It may not be an actual illness or diagnosis, but empty nest syndrome is the very real sense of loss commonly experienced by parents when their children leave home. According to Richard Miller, MD, Associate Director of Psychiatry at MidHudson Regional Hospital, a member of the Westchester Medical Center Health Network (WMCHealth), “Empty nesting most often affects the primary caregiver, leaving them with a sense of loss. It’s a mixture of missing the child you care so much about, and at the same time it’s a crisis of identity, with the parent asking: Who am I now? Am I still a parent? What do I do with myself?”
According to Dr. Miller, siblings will also feel the loss when a brother or sister moves on. “If there are other children left at home, they will also be impacted by the change in dynamic and loss of companionship. So, it’s important for the parent to also spend some time with the child who is left behind.”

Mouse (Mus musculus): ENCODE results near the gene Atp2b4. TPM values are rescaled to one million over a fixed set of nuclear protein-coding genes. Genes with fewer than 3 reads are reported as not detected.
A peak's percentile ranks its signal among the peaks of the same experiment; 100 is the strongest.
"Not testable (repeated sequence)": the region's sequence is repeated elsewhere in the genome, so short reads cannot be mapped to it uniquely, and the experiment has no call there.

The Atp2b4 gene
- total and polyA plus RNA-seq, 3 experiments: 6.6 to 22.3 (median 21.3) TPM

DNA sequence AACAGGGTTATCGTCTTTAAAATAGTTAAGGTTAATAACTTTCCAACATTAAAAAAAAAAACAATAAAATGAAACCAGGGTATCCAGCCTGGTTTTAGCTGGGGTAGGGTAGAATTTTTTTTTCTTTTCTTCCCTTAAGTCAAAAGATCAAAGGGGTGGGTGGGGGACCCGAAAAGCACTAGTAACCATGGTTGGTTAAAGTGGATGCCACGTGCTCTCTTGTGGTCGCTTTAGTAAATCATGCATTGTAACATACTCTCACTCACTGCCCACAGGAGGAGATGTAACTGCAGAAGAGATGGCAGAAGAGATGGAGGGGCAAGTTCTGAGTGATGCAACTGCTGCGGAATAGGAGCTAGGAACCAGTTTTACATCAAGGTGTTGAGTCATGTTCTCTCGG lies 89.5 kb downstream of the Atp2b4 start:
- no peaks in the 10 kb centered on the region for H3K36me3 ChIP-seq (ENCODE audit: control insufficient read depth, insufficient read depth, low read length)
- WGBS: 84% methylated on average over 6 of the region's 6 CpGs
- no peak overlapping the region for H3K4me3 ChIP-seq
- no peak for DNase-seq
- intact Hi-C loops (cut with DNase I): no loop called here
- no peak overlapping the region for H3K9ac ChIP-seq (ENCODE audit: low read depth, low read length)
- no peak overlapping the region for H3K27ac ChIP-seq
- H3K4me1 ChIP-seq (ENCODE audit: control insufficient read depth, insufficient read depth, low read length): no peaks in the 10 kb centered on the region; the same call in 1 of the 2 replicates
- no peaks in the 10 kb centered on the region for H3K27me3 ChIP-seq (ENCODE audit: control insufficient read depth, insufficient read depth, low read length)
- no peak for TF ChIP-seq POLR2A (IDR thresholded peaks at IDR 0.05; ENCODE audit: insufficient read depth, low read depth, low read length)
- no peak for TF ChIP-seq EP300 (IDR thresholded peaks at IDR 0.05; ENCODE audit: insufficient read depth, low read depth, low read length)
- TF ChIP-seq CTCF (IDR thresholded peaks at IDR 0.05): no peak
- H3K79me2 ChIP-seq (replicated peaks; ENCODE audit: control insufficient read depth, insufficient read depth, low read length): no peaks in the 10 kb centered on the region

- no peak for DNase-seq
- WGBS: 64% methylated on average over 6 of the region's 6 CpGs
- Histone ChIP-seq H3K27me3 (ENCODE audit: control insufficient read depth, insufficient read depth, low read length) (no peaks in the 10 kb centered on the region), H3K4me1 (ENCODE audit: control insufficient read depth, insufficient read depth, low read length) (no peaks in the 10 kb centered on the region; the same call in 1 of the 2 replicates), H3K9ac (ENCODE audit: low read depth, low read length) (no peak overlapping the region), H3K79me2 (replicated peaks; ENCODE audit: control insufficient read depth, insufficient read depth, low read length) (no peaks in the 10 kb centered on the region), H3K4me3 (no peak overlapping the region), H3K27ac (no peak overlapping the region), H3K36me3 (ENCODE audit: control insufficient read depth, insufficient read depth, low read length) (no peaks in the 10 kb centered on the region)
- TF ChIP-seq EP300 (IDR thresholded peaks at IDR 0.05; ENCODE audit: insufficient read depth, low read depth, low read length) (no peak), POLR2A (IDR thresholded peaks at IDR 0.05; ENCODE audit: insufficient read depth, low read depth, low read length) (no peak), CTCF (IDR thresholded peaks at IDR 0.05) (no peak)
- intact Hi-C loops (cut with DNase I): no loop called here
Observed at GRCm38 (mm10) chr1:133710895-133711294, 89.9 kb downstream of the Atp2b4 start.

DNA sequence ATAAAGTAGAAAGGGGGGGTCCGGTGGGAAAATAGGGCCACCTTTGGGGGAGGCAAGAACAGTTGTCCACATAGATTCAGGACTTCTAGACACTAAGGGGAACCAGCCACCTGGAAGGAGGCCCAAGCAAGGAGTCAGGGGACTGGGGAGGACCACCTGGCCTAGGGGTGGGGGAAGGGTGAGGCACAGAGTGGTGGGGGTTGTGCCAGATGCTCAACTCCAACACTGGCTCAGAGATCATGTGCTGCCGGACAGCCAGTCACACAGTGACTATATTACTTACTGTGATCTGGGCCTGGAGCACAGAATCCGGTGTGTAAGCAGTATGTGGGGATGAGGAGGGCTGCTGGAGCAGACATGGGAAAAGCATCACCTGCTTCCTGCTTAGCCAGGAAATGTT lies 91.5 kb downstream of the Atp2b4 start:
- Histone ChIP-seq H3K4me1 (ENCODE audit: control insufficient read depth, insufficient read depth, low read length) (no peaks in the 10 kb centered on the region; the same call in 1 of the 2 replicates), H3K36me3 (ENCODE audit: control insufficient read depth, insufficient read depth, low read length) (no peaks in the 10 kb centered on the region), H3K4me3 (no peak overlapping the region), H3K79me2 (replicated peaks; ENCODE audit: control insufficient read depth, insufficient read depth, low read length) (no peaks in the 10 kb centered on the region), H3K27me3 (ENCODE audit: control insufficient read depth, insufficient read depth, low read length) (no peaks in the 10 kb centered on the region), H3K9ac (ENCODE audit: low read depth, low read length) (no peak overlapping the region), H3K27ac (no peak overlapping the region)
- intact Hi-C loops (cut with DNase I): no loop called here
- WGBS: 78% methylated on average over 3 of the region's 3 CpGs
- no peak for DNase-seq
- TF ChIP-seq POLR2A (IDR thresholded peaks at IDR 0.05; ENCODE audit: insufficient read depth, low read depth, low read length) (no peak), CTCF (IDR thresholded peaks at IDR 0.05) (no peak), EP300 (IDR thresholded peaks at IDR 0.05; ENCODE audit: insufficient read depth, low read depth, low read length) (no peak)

Dr. Miller offers this advice on preparing for an empty nest:
- Plan ahead. Think about what you can do with your extra time once your child is gone. Consider things like reconnecting with old friends or taking up a second career.
- Instead of thinking about your new empty nest as a loss, think about this new stage in your life as an adventure.
- Set up a plan for staying connected with your child. Set a day of the week to talk on the phone, and make sure you are technologically up-to-date, so you can text and email in-between.
If your empty nest becomes very hard for you, seek professional support.